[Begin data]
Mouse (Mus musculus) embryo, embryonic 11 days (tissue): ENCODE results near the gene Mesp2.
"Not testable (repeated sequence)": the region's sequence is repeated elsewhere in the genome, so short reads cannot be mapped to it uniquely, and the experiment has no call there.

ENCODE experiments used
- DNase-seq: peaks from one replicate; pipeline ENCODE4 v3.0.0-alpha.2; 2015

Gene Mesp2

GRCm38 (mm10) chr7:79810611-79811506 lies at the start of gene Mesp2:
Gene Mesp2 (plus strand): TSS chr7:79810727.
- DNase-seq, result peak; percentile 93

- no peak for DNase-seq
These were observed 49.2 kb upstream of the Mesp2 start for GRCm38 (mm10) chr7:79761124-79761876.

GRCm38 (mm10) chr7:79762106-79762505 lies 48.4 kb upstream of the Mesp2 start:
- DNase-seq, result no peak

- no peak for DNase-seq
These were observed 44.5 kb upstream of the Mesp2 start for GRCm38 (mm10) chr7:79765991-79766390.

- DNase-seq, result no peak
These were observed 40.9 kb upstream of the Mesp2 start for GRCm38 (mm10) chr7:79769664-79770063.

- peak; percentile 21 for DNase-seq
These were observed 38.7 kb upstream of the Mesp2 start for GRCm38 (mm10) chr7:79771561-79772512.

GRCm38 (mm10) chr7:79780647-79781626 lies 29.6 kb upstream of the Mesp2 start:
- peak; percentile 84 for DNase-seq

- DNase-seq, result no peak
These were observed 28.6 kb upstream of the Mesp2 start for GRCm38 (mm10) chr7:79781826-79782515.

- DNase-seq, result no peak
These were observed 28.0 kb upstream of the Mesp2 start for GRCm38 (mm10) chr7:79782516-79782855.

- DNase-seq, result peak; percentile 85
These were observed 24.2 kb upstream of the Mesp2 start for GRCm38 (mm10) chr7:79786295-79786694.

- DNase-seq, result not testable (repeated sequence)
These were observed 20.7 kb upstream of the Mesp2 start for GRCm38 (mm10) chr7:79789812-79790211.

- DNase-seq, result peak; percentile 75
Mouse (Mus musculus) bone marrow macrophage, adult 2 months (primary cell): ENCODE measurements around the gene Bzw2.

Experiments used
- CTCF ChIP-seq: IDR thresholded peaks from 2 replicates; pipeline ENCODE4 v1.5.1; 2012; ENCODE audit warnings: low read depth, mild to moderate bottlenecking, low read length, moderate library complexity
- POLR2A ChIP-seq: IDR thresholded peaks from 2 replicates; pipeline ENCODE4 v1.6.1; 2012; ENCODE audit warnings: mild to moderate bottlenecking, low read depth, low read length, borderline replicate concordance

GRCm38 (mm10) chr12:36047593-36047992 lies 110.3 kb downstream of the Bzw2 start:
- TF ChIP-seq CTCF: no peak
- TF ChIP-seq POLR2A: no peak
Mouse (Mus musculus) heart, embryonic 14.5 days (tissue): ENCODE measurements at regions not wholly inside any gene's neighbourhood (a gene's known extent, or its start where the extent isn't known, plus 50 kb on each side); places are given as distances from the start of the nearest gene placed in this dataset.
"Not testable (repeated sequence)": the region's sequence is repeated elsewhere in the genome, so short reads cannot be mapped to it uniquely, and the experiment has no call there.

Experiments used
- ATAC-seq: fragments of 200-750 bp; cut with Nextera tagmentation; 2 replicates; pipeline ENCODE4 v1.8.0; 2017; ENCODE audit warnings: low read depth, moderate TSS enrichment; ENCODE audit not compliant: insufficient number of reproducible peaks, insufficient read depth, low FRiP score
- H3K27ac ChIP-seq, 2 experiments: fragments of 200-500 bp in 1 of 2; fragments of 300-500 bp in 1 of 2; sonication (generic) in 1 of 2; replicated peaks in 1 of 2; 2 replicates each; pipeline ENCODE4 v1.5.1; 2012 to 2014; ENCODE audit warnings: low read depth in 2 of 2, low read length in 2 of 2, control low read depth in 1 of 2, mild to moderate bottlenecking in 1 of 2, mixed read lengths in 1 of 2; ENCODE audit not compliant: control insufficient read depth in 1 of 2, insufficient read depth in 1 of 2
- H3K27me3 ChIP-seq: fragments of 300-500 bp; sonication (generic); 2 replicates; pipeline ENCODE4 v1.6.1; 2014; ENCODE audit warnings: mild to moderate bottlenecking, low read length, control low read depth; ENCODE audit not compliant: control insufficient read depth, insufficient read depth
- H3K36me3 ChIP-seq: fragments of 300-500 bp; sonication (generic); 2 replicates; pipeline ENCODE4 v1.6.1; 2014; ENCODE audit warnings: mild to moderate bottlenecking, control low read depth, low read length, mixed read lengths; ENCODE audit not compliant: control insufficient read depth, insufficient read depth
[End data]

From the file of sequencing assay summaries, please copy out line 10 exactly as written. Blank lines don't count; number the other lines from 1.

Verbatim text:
These were observed 49.2 kb upstream of the Mesp2 start for GRCm38 (mm10) chr7:79761124-79761876.